Gallant, Maurice took long road to lead Golden Knights, Jets

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WINNIPEG, Manitoba (AP) — Gerard Gallant and Paul Maurice do not know each other well despite having their NHL coaching careers overlap for several years.

The men behind the benches for the Vegas Golden Knights and Winnipeg Jets, though, both have led their teams into the Western Conference final after following long, winding paths.

”It’s quite a story for both of them,” Hall of Fame coach Scotty Bowman said in a telephone interview.

Gallant was fired by the Florida Panthers with a winning record just 21 games into the 2016-17 season, leaving him to catch a cab outside the arena in Raleigh, North Carolina, after his belongings were unloaded from the bus.

Maurice was fired by the Carolina Hurricanes twice. The second time was after just 25 games of the 2011-12 season.

They will match wits Wednesday night in Game 3 when Vegas hopes home ice gives it an advantage in the deadlocked series.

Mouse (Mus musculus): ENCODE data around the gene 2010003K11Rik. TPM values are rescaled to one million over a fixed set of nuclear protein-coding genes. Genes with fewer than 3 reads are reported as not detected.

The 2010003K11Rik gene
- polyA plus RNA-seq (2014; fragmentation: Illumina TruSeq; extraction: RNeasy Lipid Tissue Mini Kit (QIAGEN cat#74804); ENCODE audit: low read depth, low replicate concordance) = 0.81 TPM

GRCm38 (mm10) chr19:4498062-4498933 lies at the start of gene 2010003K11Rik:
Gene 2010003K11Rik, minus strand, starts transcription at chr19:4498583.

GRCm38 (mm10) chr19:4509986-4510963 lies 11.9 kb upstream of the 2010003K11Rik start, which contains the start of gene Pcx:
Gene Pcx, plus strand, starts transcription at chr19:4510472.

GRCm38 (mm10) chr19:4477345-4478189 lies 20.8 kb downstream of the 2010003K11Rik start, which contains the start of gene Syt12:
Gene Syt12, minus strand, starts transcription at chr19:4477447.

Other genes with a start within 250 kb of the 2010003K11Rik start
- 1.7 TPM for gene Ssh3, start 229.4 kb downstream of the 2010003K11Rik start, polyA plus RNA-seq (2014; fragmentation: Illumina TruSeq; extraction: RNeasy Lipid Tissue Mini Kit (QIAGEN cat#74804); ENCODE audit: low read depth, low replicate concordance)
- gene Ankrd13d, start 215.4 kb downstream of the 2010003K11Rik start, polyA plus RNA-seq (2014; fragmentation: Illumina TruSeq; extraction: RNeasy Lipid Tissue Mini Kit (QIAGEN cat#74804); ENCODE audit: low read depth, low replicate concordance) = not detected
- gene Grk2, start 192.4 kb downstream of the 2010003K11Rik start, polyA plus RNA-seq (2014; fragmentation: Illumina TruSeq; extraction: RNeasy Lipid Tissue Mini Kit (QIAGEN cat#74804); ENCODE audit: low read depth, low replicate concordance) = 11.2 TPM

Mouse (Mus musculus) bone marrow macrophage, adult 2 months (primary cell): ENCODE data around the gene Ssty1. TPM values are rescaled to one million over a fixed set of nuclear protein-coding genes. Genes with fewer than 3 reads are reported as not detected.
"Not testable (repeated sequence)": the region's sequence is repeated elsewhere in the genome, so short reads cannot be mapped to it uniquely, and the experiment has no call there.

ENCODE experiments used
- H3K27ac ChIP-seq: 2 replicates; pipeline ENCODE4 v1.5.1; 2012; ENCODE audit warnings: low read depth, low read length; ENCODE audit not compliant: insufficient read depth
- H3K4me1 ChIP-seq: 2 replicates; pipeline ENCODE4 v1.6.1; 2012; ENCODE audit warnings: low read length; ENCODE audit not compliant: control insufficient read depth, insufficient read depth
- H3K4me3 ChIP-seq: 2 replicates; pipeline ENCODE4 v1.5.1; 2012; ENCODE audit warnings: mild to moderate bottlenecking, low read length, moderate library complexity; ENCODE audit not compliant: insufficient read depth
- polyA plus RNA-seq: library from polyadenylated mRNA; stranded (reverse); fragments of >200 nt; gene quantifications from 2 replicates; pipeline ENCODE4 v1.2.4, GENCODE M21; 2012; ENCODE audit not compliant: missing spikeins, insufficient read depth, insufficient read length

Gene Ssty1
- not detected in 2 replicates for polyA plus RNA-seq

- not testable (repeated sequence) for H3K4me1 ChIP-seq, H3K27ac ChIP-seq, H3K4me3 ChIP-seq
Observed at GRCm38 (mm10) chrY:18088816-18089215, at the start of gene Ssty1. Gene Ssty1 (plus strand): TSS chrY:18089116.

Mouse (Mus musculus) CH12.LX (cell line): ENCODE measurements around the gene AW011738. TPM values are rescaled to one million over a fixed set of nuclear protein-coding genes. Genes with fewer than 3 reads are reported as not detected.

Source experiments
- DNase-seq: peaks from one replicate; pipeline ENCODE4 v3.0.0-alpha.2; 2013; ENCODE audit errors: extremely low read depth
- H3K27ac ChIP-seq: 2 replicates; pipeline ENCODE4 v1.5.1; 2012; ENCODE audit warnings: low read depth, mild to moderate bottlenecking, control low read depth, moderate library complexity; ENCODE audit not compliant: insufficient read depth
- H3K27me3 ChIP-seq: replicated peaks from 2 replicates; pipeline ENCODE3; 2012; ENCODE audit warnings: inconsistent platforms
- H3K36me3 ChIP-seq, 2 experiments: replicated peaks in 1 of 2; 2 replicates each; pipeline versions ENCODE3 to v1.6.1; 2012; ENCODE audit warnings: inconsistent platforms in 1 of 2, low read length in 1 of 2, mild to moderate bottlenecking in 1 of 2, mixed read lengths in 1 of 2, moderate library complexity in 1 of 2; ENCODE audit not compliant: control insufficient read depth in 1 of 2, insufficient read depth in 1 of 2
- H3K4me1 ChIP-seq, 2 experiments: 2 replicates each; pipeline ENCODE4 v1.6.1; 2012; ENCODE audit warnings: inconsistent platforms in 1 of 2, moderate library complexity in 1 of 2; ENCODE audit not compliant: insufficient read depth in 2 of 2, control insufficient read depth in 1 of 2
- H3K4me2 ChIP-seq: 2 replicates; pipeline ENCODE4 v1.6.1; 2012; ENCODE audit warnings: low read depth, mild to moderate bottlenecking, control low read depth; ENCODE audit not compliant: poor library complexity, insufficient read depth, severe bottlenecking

Gallant was infamously relieved of his duties with the Panthers, a season after being a finalist for coach of the year, because of philosophical differences between analytics-minded management and the old-school coach.

”He was left on the curb,” Golden Knights forward James Neal said.

Vegas center Jonathan Marchessault was on the bus when news broke that Florida had fired its coach.

”It was kind of out of nowhere,” he recalled.

And it worked out very well for Gallant and a team that also came out of nowhere.

The coach discarded by the Panthers has led a collection of castoffs to a stunningly successful expansion season.

”It’s a perfect fit,” Marchessault said.

If the straight-shooting coach can help Vegas win three more games, he’ll join Scotty Bowman as the only coaches to lead a first-year expansion team to the Stanley Cup final. Bowman did it 50 years ago with the St. Louis Blues, and the Hall of Famer is rooting for Gallant.